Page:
New Annual Rifle Qualification to Make Marines More Lethal

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Source: Petty Officer 2nd Class, Rachael,
Source: Petty Officer 2nd Class, Rachael,

March 1, 2021 | Originally published by U.S. Marines on February 23, 2021

The Marine Corps began the train-the-trainer course of the new Annual Rifle Qualification, which will fully replace the previous Table 1 and Table 2 qualification course of fire on October 1, 2021.

The ARQ was designed to give a more realistic and “train like you fight” environment by emphasizing lethality and positional shooting. Improvements to the Marine Corps rifle training and qualification program have been under development since 2016.

The ARQ will further develop combat scenario shooting skills, resulting in a more proficient fighting force. The Service-wide, entry-level rifle training will remain unaffected for recruits at both Marine Corps Recruit Depots and for officers at The Basic School in order to develop strong fundamentals, confidence, and weapon comfortability.

“Dating back to the early 1900s with only minor changes from its original form, the current annual rifle training qualification has been unchanged,” said CWO4 Anthony L. Viggiani, Marine Gunner, Training and Education Command. “This has been the same qualification that every Marine shoots throughout their entire career, until now. The ARQ enhances proficiency, confidence, and lethality in a dynamic environment using multiple targets, limited exposure targets, moving targets, and shooting on the move.”

Marine Corps-wide implementation will take place no later than the beginning of fiscal year (FY) 2022, with active-duty forces transitioning by October 1, and Marine Forces Reserve transition in FY22. During the second and third quarters of FY 2021, Weapons Training Battalion at Marine Corps Base Quantico, Virginia, will provide training and assistance on the conduct of ARQ to formal marksmanship training units in order to facilitate the transition to Service-wide ARQ implementation.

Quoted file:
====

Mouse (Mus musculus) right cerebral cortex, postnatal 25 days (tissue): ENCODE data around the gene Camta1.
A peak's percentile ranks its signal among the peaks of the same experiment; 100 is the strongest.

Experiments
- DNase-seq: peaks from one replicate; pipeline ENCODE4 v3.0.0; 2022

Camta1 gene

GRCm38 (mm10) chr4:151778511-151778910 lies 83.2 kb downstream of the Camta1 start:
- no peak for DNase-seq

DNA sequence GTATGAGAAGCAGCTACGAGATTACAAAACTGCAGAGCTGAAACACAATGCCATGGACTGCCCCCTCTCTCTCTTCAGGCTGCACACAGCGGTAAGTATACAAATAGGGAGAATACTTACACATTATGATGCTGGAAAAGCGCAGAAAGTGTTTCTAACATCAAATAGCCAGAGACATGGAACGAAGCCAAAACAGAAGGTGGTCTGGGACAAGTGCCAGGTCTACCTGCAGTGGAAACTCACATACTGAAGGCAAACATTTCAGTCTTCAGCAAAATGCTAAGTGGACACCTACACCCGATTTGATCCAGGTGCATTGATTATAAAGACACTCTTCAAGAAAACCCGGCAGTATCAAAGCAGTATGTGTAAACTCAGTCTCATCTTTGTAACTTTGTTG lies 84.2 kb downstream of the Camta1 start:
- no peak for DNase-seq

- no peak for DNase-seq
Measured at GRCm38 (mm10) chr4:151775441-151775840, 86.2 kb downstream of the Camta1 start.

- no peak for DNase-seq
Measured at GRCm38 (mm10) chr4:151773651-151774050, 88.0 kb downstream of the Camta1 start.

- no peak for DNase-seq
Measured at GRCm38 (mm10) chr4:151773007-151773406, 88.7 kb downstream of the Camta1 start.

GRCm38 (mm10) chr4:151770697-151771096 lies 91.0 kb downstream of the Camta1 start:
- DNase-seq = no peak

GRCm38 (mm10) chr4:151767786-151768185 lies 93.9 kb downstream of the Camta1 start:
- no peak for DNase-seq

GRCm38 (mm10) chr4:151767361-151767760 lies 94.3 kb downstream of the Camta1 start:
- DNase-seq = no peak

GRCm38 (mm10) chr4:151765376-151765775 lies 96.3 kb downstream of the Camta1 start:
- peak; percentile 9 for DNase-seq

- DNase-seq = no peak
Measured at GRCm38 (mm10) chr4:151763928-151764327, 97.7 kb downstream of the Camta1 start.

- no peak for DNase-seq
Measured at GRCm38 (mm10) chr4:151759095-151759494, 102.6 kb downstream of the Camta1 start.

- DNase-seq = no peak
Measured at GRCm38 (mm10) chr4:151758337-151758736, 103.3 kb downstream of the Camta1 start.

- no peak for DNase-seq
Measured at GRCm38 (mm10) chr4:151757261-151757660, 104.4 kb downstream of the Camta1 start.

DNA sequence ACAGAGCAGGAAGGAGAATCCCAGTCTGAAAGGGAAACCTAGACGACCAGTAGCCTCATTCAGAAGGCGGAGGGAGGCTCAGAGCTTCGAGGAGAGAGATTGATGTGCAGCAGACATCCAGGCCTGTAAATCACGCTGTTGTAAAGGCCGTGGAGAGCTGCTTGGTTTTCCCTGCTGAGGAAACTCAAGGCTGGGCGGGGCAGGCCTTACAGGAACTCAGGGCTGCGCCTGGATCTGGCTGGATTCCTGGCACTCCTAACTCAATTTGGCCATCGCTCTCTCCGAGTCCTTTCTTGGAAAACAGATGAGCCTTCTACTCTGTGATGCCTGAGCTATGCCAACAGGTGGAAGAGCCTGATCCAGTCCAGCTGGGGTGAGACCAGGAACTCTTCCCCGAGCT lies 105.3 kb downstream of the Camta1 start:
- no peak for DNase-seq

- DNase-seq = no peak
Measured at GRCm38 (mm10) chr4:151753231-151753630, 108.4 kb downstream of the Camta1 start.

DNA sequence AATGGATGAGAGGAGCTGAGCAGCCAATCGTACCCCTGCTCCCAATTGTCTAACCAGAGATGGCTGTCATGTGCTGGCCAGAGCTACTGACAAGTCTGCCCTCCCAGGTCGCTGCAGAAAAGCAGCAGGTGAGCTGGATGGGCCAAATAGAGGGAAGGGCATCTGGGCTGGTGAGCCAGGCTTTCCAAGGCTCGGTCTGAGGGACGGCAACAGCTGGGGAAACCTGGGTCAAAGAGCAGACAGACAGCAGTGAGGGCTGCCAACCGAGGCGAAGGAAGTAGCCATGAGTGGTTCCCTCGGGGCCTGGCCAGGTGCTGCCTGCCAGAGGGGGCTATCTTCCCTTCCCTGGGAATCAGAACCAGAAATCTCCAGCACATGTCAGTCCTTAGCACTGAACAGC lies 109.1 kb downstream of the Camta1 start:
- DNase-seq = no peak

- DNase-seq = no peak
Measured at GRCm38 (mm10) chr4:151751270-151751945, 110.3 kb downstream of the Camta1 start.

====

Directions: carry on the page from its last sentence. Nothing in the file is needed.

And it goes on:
The ARQ includes a three-day course of fire. Day 1 includes a “holds day,” with the drill portion conducted first. Days 2 and 3 are pre-qualification and qualification, respectively, where the destroy portion is conducted first with engagements starting far to near in order to foster an offensive combat mindset.

The more operational training requires Marines to conduct the course of fire in helmet and body armor but allows the opportunity to use bipods, rest the weapon on their magazine, or rest their weapon on their assault pack as long as time constraints are met. Scoring is measured by lethal effects with destroying targets in the allotted time.

“This enables the individual Marine the opportunity to engage their weapon system from multiple firing positions and find the most efficient way to utilize alternate shooting positions throughout the course of fire,” said Viggiani. “Our operating environment has changed over the years, so we had to make changes to our qualifications on marksmanship.”

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